\(\begin{align}P(Head)\: =\: \frac{1}{2} \end{align}\)

 \(\begin{align}P(Tail)\: =\: \frac{1}{2} \end{align}\)

Experimental Probability

Experimental probability measures the total number of favorable outcomes for the number of times an experiment is repeated. 

\(\begin{align}P(Event)\: =\: \frac{Total \:number\: of \:favorable\: outcomes\: of\: an\: event}{Total\: number\: of\: times\: the\: experiment\: is\: made} \end{align}\)

For example, if a coin is tossed 8 times, and heads occurs for 3 times, then

\(\begin{align}P(Head)\: =\: \frac{3}{8} \end{align}\)

\(\begin{align}P(Tail)\: =\: \frac{5}{8} \end{align}\)

Axiomatic Probability

Axiomatic probability is one more way to describe the outcomes of an event.

There are three rules or axioms which apply to all types of probability.

These rules were defined by Kolmogorov and is called Kolmogorov's axioms.

The three axioms are as follows:

  • For any event, the probability is greater than or equal to 0.
  • Sample space defines the set of all possible outcomes of an event.
  • If A and B are two mutually exclusive outcomes (two events that cannot occur at the same time) then the probability of A or B occurring is a probability of A plus the probability of B.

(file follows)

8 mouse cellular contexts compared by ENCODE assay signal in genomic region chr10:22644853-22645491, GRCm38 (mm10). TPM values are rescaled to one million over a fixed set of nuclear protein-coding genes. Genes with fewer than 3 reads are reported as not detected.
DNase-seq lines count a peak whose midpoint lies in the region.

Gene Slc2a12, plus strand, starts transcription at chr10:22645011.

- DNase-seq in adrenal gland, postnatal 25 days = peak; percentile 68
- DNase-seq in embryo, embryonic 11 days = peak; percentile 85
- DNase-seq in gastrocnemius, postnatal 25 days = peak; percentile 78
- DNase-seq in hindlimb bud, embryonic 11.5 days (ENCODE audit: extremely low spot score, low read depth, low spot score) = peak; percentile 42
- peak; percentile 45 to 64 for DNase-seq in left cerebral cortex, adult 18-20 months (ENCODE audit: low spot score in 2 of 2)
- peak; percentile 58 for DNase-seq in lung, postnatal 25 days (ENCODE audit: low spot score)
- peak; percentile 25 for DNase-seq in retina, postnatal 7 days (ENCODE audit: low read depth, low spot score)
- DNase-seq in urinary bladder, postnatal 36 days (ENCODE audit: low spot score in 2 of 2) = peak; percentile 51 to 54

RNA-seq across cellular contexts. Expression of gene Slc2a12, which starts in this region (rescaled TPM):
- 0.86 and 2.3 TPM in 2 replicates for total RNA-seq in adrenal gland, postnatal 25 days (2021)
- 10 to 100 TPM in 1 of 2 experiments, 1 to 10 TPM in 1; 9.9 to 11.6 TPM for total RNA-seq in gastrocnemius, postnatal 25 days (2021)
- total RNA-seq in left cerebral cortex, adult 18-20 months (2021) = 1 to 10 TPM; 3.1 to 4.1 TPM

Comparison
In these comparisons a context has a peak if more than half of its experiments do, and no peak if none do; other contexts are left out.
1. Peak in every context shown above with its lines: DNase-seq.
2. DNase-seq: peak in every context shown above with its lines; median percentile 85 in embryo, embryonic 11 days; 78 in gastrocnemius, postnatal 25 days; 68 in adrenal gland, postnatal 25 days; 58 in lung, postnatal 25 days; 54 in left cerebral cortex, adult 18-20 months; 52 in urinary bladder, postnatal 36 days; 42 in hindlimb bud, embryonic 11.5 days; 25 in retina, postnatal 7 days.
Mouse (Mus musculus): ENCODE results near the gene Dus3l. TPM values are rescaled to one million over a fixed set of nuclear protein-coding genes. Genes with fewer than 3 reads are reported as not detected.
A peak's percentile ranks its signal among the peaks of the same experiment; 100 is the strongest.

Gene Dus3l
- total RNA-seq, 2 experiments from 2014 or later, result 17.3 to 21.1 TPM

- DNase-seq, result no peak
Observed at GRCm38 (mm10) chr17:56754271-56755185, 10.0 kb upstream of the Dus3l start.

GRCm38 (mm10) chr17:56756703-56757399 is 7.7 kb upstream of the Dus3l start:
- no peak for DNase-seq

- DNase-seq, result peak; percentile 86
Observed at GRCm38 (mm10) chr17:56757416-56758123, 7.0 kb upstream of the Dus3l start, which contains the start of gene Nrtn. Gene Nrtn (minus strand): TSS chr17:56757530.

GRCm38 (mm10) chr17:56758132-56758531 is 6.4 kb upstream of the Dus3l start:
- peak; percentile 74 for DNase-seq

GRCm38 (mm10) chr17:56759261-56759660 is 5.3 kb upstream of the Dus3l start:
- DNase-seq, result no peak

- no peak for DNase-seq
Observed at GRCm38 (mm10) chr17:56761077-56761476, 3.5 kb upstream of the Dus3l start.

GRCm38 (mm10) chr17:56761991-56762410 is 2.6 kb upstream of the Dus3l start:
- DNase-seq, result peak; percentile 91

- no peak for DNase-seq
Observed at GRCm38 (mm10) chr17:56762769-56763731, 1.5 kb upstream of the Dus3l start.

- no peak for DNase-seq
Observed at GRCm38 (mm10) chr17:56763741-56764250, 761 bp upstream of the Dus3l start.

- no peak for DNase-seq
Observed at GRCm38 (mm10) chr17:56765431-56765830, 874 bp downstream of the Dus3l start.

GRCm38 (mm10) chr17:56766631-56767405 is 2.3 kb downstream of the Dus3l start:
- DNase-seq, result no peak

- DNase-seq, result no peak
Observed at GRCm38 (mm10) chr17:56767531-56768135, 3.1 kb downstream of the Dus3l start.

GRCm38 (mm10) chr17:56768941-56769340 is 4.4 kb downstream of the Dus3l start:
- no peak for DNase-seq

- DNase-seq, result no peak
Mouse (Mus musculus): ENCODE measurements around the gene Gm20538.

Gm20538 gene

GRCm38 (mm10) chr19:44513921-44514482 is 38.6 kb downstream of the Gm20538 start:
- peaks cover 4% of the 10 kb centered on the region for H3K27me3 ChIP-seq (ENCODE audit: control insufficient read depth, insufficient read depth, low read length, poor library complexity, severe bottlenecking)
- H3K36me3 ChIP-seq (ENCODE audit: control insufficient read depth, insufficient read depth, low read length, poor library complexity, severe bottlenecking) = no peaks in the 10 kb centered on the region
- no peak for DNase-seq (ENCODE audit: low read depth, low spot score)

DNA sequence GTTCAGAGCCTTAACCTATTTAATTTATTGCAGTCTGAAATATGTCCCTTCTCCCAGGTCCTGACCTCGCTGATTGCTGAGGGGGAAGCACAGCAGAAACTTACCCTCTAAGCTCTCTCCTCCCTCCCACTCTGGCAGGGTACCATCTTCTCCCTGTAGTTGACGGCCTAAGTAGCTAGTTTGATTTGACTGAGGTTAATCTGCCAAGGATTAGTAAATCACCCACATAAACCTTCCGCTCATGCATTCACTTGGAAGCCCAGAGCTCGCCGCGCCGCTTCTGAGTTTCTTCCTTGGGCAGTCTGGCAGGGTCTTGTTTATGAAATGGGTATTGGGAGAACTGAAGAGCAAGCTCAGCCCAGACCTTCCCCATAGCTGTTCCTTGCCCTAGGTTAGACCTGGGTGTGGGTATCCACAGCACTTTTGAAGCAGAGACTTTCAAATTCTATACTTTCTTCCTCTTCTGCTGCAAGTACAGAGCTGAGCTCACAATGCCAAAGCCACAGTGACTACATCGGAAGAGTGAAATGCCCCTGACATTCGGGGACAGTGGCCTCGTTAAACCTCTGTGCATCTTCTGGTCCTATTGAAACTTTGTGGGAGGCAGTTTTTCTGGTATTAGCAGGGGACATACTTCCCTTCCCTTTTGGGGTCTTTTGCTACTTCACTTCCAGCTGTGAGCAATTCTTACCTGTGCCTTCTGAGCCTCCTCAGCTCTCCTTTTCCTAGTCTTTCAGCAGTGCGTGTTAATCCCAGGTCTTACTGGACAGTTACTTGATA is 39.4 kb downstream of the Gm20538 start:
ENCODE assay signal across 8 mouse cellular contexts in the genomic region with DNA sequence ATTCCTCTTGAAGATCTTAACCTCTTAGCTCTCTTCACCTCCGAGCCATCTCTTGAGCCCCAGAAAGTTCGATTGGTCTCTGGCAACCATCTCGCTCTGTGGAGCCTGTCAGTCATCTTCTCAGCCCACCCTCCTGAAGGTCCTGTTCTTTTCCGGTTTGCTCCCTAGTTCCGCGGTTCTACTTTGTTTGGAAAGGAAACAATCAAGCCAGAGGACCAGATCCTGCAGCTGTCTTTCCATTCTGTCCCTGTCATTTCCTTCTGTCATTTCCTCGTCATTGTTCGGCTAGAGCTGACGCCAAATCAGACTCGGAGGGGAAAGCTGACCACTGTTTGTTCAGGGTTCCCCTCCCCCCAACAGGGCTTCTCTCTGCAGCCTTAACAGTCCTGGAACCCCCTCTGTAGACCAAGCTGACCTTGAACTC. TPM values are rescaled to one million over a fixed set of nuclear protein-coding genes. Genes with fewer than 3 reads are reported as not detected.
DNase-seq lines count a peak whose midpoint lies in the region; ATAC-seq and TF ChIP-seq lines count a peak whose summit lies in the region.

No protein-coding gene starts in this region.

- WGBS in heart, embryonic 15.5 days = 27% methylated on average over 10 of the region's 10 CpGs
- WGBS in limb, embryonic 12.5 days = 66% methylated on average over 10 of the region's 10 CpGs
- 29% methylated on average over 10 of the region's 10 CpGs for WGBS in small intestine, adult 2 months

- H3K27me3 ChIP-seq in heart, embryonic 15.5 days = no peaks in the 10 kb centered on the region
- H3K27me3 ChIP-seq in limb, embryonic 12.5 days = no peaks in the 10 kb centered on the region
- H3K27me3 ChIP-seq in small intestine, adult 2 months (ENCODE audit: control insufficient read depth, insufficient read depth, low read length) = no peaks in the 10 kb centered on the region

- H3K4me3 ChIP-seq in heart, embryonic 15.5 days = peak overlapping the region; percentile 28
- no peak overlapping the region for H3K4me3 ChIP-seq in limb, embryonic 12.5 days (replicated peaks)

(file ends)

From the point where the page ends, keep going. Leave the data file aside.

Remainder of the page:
What Are the Five Rules of Probability?

  • The probability of an impossible event is phi or a null set.
  • The maximum probability of an event is its sample space (sample space is the total number of possible outcomes).
  • The probability of any event exists between 0 and 1. 0 can also be a probability.
  • There cannot be a negative probability for an event.
  • If A and B are two mutually exclusive outcomes (two events that cannot occur at the same time) then the probability of A or B occurring is the probability of A plus the probability of B.

Scroll down to find some probability and statistics formulas.

What Is the Formula to Calculate Probability?

Any event that happens has an outcome. There may be so many outcomes for an event.